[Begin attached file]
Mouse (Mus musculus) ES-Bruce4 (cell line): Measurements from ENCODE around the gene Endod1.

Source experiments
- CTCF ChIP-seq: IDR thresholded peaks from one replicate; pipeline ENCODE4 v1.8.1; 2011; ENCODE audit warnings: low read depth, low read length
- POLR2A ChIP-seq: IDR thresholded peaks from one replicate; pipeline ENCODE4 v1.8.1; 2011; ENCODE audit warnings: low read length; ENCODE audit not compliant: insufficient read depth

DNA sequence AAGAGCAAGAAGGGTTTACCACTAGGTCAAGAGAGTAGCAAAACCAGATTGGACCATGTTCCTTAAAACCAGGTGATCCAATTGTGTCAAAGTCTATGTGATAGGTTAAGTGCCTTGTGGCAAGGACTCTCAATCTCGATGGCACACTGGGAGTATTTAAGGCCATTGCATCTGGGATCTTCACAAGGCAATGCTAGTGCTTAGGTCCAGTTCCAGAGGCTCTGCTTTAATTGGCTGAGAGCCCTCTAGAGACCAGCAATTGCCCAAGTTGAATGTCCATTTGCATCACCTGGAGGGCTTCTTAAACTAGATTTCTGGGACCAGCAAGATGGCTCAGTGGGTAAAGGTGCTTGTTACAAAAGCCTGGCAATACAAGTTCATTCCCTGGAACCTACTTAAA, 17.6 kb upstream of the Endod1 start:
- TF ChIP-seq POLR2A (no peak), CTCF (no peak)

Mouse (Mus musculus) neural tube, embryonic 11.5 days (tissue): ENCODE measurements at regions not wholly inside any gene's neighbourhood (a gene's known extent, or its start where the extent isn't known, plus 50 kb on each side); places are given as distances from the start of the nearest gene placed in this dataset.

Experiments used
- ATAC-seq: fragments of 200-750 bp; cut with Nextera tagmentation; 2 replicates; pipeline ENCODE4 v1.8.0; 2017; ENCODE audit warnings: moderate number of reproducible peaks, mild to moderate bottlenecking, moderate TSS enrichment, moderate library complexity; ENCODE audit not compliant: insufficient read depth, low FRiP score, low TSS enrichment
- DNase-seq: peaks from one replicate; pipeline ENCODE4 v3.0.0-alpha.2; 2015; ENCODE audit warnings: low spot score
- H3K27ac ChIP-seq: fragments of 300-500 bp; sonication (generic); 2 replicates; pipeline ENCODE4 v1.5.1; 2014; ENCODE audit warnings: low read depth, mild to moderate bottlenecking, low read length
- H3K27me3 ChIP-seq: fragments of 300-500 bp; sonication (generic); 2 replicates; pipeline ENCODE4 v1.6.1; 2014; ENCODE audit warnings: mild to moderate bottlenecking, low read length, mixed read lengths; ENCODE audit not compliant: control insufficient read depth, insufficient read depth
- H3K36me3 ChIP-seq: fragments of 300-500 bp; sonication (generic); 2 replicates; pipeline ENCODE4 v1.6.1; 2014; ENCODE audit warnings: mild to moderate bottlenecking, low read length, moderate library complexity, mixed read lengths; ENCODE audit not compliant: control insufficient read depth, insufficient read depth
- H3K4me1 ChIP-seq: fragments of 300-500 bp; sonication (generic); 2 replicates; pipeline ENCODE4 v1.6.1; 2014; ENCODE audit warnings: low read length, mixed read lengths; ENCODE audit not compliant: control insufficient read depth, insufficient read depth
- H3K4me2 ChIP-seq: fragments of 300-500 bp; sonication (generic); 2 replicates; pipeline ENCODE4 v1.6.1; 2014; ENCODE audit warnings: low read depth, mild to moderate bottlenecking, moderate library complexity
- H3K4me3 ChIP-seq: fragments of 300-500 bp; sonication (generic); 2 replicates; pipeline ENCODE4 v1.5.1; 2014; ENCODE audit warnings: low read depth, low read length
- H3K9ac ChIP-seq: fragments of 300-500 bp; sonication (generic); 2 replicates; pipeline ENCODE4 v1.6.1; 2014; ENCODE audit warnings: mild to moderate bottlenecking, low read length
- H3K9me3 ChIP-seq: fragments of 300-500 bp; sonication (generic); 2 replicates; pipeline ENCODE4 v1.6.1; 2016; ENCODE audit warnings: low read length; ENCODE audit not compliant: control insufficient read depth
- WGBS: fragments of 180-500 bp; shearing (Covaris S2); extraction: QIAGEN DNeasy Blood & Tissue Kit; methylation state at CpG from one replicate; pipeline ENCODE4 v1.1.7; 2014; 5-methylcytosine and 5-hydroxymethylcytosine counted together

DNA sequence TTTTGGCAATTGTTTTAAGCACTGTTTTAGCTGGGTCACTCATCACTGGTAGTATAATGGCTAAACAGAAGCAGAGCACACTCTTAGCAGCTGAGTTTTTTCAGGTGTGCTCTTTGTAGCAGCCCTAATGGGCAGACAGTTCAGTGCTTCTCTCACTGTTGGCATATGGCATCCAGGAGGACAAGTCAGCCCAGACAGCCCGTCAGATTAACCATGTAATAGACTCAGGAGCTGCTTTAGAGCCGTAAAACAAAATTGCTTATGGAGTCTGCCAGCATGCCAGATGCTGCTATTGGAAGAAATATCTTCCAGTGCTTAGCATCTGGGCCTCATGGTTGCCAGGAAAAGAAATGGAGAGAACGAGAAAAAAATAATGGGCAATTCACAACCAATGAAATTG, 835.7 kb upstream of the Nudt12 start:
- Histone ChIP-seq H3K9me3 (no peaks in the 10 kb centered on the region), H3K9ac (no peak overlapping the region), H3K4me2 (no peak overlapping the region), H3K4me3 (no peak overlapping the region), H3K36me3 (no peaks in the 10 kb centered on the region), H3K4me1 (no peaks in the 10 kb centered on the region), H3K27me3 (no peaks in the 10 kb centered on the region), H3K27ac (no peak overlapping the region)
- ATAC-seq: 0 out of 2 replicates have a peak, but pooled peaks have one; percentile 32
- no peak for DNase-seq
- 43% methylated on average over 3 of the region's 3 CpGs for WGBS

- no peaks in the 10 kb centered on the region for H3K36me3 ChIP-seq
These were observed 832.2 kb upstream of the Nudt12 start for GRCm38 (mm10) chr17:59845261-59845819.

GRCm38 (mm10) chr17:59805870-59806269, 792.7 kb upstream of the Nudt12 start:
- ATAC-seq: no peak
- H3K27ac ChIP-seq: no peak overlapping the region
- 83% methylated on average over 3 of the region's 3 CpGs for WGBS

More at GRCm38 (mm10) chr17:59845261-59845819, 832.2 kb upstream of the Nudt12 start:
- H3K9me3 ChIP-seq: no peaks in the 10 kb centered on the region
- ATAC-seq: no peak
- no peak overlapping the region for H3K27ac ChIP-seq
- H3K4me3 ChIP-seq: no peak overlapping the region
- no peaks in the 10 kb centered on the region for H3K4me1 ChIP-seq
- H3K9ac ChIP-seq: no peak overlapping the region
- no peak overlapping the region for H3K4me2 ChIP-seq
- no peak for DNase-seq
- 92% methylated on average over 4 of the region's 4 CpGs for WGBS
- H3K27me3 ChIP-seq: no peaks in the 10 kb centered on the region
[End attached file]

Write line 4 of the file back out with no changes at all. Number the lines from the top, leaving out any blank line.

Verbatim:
- POLR2A ChIP-seq: IDR thresholded peaks from one replicate; pipeline ENCODE4 v1.8.1; 2011; ENCODE audit warnings: low read length; ENCODE audit not compliant: insufficient read depth